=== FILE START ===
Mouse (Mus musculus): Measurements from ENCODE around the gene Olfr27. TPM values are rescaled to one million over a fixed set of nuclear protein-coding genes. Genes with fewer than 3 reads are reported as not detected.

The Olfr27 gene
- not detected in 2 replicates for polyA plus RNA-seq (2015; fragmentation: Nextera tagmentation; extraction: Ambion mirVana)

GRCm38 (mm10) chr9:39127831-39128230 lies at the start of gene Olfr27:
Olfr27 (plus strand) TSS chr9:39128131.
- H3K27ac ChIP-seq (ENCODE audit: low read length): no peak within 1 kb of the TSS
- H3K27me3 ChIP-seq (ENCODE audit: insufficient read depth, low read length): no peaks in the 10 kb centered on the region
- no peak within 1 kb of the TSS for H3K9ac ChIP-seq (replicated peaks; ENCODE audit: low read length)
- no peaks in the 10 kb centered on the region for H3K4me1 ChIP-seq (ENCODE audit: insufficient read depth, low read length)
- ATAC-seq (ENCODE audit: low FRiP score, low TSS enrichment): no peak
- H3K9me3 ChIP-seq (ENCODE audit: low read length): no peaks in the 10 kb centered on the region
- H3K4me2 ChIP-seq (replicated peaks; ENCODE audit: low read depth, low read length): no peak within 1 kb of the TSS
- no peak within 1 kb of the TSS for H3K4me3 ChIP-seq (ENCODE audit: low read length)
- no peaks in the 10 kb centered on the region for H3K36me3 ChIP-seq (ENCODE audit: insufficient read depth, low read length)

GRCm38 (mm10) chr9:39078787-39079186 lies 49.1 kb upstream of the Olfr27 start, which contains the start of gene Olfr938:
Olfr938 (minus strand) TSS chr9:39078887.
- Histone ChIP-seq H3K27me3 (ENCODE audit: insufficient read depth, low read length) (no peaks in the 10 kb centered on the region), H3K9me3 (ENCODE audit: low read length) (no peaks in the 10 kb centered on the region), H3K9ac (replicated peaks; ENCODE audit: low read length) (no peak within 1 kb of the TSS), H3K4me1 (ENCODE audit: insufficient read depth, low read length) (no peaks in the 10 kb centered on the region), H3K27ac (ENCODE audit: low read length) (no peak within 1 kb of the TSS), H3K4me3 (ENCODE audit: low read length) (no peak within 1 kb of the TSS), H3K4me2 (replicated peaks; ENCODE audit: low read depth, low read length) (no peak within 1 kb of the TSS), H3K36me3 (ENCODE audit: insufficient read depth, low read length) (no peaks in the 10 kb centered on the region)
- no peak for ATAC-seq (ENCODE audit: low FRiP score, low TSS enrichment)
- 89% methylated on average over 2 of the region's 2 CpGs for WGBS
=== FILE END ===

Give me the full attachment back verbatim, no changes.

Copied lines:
Mouse (Mus musculus): Measurements from ENCODE around the gene Olfr27. TPM values are rescaled to one million over a fixed set of nuclear protein-coding genes. Genes with fewer than 3 reads are reported as not detected.

The Olfr27 gene
- not detected in 2 replicates for polyA plus RNA-seq (2015; fragmentation: Nextera tagmentation; extraction: Ambion mirVana)

GRCm38 (mm10) chr9:39127831-39128230 lies at the start of gene Olfr27:
Olfr27 (plus strand) TSS chr9:39128131.
- H3K27ac ChIP-seq (ENCODE audit: low read length): no peak within 1 kb of the TSS
- H3K27me3 ChIP-seq (ENCODE audit: insufficient read depth, low read length): no peaks in the 10 kb centered on the region
- no peak within 1 kb of the TSS for H3K9ac ChIP-seq (replicated peaks; ENCODE audit: low read length)
- no peaks in the 10 kb centered on the region for H3K4me1 ChIP-seq (ENCODE audit: insufficient read depth, low read length)
- ATAC-seq (ENCODE audit: low FRiP score, low TSS enrichment): no peak
- H3K9me3 ChIP-seq (ENCODE audit: low read length): no peaks in the 10 kb centered on the region
- H3K4me2 ChIP-seq (replicated peaks; ENCODE audit: low read depth, low read length): no peak within 1 kb of the TSS
- no peak within 1 kb of the TSS for H3K4me3 ChIP-seq (ENCODE audit: low read length)
- no peaks in the 10 kb centered on the region for H3K36me3 ChIP-seq (ENCODE audit: insufficient read depth, low read length)

GRCm38 (mm10) chr9:39078787-39079186 lies 49.1 kb upstream of the Olfr27 start, which contains the start of gene Olfr938:
Olfr938 (minus strand) TSS chr9:39078887.
- Histone ChIP-seq H3K27me3 (ENCODE audit: insufficient read depth, low read length) (no peaks in the 10 kb centered on the region), H3K9me3 (ENCODE audit: low read length) (no peaks in the 10 kb centered on the region), H3K9ac (replicated peaks; ENCODE audit: low read length) (no peak within 1 kb of the TSS), H3K4me1 (ENCODE audit: insufficient read depth, low read length) (no peaks in the 10 kb centered on the region), H3K27ac (ENCODE audit: low read length) (no peak within 1 kb of the TSS), H3K4me3 (ENCODE audit: low read length) (no peak within 1 kb of the TSS), H3K4me2 (replicated peaks; ENCODE audit: low read depth, low read length) (no peak within 1 kb of the TSS), H3K36me3 (ENCODE audit: insufficient read depth, low read length) (no peaks in the 10 kb centered on the region)
- no peak for ATAC-seq (ENCODE audit: low FRiP score, low TSS enrichment)
- 89% methylated on average over 2 of the region's 2 CpGs for WGBS